Technology news this week has been dominated by the response to Icann’s (Internet Corporation for Assigned Names and Numbers) decision to make new TLD’s (Top Level Domains) available for purchase rather than the second level domains that have previously been made available.
The new TLD’s require a minimum £118,000 registration fee, but several have received multiple bids including “.sex”, “.home”, and “.music” which will trigger a bidding process, there is also a £16,000 annual fee in order to keep the domain. The most contested domain is “.app”.
Icann has come in for a fair amount of criticism regarding this process, both for the cost of the registration moving the domains out of the hands of smaller entities but also the suggestion that the decision to allow TLD’s to use none English characters will facilitate attempts to spoof internet addresses. This is involves producing fake sites with URL’s that look very similar to popular ones and then either seeding links to them or employing black hat SEO techniques to drive them up search rankings, and then infecting visitors with malware or stealing their financial details. The addition of none English characters that nevertheless look very similar to the standard Latin alphabet can only facilitate this process, and almost 10% of the new TLD applications involved such characters, although there is a complaints process that allows objections to any particular TLD to be raised.
Probably the most important question here is whether these new domains are actually worth as much as might initially be assumed. Previous experience with specific use domains such as the fairly recent launch of “.mobi”, tends to suggest that users are more likely to look for sites with more traditional suffixes such as “.com” rather than looking for an unusual TLD.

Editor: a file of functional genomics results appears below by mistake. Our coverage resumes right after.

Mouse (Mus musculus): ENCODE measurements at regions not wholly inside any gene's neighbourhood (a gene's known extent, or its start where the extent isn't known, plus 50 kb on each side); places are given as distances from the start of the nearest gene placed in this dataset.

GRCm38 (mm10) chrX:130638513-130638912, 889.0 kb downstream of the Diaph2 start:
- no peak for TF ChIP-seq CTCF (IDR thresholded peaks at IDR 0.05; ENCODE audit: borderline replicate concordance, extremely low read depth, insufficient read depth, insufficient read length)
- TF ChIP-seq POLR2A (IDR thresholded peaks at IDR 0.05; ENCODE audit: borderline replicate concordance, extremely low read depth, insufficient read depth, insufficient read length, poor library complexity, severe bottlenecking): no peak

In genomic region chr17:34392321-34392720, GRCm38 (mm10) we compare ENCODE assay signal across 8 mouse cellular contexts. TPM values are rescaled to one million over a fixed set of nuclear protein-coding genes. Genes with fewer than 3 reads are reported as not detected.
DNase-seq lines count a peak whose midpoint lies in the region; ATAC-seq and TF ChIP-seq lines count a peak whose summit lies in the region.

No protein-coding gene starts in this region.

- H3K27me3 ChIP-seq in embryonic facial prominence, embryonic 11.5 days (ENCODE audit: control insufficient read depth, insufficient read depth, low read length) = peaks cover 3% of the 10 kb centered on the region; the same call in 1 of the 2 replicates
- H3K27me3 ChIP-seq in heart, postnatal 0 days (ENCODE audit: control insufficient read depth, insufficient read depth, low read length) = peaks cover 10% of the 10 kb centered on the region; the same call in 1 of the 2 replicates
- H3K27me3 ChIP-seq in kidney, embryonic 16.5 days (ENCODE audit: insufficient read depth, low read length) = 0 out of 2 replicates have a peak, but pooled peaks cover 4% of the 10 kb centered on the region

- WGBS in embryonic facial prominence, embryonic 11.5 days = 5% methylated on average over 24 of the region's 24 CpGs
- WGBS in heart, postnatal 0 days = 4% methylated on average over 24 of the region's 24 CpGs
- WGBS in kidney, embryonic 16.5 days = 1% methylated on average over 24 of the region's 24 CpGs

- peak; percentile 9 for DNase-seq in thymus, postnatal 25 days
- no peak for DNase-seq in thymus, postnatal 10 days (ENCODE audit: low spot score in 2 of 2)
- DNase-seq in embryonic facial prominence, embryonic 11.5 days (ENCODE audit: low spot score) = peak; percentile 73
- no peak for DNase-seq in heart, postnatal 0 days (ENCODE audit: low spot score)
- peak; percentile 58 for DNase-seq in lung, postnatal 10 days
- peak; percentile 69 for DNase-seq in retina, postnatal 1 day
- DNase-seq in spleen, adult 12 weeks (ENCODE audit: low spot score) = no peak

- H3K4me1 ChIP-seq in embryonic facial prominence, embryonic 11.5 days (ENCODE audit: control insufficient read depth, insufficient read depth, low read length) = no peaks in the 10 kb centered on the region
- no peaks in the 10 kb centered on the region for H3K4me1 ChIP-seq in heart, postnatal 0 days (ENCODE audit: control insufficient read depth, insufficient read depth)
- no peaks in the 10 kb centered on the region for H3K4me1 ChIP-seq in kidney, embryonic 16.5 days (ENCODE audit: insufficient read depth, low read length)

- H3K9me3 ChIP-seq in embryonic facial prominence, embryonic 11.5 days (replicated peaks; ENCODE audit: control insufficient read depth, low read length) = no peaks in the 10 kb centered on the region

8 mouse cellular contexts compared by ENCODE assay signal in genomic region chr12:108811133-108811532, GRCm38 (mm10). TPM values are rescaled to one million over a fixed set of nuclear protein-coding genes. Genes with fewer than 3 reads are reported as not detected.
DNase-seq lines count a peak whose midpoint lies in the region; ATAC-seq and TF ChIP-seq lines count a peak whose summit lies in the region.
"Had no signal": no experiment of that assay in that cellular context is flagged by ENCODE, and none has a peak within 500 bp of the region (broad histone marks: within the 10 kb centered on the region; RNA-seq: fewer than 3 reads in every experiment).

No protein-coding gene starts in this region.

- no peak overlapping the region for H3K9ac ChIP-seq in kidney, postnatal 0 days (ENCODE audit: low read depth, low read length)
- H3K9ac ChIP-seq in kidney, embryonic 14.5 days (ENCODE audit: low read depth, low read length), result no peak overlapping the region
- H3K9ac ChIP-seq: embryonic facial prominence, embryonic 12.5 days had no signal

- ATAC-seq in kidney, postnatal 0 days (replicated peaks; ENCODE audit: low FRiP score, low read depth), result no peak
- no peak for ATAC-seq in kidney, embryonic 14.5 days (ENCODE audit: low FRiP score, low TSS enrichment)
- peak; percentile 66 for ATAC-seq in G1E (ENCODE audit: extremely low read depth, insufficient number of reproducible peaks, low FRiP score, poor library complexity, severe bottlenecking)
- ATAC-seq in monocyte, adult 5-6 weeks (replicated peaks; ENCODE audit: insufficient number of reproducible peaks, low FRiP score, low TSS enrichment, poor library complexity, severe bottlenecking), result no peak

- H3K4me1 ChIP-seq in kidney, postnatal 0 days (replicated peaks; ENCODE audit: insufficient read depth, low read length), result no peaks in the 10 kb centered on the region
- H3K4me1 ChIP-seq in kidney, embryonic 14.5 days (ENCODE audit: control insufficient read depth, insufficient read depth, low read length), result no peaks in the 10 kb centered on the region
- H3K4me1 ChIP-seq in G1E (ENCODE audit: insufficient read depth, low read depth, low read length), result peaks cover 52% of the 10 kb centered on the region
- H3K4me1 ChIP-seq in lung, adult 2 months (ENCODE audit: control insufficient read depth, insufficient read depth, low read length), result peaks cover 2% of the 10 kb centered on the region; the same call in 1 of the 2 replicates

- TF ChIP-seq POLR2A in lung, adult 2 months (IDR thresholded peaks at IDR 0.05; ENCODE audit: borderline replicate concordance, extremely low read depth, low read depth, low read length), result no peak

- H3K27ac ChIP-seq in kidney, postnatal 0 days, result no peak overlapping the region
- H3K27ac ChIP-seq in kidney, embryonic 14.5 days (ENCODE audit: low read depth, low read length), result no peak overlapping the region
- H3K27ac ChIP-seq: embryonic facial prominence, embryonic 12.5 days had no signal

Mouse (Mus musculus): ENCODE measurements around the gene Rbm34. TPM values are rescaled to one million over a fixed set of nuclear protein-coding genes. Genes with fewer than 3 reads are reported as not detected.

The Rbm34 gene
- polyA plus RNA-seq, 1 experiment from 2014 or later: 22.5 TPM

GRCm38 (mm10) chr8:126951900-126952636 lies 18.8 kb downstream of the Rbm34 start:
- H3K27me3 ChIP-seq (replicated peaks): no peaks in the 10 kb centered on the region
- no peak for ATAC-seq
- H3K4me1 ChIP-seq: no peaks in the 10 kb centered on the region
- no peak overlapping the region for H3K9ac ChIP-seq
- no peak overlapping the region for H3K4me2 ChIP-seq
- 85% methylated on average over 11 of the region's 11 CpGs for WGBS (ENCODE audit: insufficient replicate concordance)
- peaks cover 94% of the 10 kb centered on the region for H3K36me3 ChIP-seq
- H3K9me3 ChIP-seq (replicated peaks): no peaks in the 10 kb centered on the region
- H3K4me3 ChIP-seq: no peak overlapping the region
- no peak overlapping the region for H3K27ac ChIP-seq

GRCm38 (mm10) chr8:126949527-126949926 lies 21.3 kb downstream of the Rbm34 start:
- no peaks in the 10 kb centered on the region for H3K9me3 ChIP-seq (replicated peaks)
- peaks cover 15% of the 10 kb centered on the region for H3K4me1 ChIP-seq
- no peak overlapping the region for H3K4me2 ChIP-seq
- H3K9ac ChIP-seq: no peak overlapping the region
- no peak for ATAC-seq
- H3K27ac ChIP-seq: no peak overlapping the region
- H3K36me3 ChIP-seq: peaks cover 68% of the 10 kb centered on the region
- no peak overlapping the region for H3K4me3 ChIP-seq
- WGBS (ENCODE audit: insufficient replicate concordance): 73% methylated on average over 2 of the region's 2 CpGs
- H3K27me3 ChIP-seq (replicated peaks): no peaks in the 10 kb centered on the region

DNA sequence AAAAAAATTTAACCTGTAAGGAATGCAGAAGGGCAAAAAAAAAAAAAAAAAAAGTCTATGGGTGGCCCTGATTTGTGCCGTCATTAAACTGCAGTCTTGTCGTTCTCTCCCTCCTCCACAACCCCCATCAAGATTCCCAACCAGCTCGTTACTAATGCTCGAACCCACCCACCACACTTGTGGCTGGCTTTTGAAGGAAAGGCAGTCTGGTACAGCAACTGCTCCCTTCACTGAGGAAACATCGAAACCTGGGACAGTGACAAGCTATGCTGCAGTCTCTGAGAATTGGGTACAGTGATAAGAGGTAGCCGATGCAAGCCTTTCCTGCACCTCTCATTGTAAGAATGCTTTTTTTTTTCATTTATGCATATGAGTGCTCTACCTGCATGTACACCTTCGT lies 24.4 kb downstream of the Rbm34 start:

Even in cases where sheer name recognition see’s the new TLD’s being actively recognised by users such as “.apple” or “.bbc” it’s very much debatable whether they will actually be adding much value, as the user experience will be identical to a site hosted on “.com”. There may be some value for financial institutions or online traders as the unique domain adds another layer of perceived security but even this is questionable.
Certainly the likelihood of other websites paying a substantial premium to sublet second level domains from these new offerings seems dubious, although in some cases such as with .app, .music, or .sex it might happen more as a result of lack of understanding of their value or desire for prestige, than sound reasoning.
Google has been clear in stating that the new TLD’s will not impart any SEO advantage, further increasing the debate over their value.
So what do you think? Are these new domains a sound investment or a flash in the .pan? Please let us know in the comments section.